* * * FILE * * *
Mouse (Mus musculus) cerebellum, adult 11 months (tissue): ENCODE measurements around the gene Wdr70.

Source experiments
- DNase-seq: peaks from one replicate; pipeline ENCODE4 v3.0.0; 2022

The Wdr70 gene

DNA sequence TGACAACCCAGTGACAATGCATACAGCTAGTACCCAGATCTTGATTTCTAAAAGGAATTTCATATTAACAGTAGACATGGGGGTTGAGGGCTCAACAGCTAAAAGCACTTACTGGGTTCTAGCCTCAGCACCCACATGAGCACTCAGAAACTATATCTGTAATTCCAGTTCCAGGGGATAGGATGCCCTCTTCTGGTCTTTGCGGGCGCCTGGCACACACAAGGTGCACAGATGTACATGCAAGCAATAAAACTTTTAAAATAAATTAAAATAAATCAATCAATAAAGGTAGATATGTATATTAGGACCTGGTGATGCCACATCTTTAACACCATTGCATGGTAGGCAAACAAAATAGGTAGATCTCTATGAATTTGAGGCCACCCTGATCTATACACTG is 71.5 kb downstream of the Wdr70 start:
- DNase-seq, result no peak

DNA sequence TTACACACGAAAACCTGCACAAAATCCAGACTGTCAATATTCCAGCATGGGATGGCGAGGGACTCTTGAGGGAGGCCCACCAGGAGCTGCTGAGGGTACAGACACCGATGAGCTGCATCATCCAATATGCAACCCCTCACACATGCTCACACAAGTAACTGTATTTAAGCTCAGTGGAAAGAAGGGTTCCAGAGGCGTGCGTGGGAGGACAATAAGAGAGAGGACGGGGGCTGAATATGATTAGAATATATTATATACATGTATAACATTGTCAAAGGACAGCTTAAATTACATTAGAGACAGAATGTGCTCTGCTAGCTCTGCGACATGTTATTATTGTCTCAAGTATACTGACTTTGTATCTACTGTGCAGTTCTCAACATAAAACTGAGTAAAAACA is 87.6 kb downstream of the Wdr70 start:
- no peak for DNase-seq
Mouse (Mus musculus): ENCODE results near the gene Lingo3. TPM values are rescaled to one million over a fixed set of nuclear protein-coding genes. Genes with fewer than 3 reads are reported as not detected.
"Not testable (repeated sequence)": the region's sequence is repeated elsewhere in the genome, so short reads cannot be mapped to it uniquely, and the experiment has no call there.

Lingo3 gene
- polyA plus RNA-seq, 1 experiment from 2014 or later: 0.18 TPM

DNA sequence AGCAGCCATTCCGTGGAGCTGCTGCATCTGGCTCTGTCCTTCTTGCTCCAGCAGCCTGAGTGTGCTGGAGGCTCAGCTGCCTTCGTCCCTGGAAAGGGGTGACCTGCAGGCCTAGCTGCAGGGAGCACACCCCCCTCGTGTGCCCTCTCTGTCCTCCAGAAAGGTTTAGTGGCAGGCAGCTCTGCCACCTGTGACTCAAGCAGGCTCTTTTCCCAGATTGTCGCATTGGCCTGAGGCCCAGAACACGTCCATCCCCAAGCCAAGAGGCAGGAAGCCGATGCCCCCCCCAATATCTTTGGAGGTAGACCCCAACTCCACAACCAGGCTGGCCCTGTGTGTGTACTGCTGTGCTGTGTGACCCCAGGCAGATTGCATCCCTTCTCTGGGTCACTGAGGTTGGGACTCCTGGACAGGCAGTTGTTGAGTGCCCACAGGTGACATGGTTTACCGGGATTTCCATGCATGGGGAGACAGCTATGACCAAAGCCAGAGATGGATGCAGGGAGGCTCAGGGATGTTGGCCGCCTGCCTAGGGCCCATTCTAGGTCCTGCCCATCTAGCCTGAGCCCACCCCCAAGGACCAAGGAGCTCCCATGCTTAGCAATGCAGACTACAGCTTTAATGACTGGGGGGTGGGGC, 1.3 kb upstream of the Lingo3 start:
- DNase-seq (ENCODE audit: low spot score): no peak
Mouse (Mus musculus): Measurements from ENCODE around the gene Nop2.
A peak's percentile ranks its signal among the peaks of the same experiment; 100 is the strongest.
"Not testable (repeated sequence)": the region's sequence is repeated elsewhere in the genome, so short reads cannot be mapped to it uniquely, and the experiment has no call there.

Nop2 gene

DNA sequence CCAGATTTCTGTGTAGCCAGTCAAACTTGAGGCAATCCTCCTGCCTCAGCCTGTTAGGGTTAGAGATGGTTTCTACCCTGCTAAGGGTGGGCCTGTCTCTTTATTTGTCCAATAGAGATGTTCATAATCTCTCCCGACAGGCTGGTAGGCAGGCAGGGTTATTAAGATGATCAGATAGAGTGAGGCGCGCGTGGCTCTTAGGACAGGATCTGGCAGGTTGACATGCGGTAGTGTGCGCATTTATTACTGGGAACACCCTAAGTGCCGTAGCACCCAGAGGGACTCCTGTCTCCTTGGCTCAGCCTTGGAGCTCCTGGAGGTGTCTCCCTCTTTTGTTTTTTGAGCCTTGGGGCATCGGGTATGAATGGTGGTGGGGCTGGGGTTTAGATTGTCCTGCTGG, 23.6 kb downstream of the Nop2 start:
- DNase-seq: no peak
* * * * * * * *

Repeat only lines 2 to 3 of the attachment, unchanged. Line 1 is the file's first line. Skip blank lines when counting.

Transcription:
Source experiments
- DNase-seq: peaks from one replicate; pipeline ENCODE4 v3.0.0; 2022